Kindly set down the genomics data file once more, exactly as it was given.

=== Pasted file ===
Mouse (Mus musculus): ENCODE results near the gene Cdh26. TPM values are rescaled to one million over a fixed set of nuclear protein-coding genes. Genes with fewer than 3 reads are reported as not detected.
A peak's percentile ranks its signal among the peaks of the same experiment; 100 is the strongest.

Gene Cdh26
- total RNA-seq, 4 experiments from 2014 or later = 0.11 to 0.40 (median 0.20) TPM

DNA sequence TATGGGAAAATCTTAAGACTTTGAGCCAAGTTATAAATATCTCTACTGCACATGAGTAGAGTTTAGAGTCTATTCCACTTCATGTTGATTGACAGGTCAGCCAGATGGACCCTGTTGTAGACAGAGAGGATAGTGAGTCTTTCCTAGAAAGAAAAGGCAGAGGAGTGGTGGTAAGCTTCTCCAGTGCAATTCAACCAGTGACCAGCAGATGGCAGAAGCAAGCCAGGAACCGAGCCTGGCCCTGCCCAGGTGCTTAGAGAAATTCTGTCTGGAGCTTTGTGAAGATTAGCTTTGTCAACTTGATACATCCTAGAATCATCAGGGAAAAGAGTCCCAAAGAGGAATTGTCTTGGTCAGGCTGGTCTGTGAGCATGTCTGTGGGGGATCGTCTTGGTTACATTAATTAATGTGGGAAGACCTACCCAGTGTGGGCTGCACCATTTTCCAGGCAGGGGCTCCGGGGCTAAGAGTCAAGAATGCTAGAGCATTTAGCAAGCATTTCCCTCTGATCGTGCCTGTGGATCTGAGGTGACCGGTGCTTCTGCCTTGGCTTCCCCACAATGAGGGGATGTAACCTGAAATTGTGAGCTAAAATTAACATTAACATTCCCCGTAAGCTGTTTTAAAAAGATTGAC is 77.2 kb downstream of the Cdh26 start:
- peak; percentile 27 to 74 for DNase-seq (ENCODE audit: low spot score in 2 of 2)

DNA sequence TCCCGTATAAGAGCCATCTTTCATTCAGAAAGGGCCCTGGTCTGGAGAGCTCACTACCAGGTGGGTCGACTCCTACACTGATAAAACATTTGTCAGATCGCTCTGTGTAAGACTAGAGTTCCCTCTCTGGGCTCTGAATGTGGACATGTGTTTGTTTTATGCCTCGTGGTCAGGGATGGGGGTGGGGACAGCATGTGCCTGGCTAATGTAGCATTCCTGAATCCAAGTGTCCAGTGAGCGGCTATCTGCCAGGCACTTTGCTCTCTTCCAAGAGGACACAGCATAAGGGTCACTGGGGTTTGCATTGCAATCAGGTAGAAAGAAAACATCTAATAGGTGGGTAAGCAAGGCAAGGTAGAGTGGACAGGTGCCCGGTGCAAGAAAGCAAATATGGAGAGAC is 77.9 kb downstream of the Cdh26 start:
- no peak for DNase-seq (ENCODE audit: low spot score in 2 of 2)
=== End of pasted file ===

Mouse (Mus musculus): ENCODE results near the gene Cdh26. TPM values are rescaled to one million over a fixed set of nuclear protein-coding genes. Genes with fewer than 3 reads are reported as not detected.
A peak's percentile ranks its signal among the peaks of the same experiment; 100 is the strongest.

Gene Cdh26
- total RNA-seq, 4 experiments from 2014 or later = 0.11 to 0.40 (median 0.20) TPM

DNA sequence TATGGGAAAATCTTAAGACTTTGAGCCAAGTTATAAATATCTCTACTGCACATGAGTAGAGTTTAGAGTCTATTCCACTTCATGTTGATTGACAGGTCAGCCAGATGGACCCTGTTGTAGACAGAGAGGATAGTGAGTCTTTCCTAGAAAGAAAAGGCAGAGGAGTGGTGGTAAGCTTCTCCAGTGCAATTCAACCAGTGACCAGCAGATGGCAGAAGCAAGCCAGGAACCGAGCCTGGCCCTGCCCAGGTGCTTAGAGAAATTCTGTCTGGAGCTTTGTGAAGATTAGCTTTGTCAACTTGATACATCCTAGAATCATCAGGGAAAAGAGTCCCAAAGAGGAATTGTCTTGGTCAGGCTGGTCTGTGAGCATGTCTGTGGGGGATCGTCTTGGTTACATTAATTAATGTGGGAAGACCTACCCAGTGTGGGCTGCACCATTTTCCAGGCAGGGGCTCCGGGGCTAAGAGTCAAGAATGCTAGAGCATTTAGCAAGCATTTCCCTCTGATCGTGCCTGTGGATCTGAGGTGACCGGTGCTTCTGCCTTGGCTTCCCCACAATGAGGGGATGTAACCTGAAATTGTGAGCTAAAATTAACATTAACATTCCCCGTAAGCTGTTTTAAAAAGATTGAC is 77.2 kb downstream of the Cdh26 start:
- peak; percentile 27 to 74 for DNase-seq (ENCODE audit: low spot score in 2 of 2)

DNA sequence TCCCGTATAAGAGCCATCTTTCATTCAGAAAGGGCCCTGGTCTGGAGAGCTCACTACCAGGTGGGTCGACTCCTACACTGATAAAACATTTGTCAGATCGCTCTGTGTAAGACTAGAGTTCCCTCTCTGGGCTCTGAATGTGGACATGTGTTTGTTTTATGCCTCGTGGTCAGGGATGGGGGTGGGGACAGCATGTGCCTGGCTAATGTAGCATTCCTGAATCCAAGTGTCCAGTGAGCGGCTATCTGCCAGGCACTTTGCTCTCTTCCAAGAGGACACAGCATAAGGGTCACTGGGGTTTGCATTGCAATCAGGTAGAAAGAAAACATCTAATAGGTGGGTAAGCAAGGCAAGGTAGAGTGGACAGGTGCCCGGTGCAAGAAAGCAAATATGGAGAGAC is 77.9 kb downstream of the Cdh26 start:
- no peak for DNase-seq (ENCODE audit: low spot score in 2 of 2)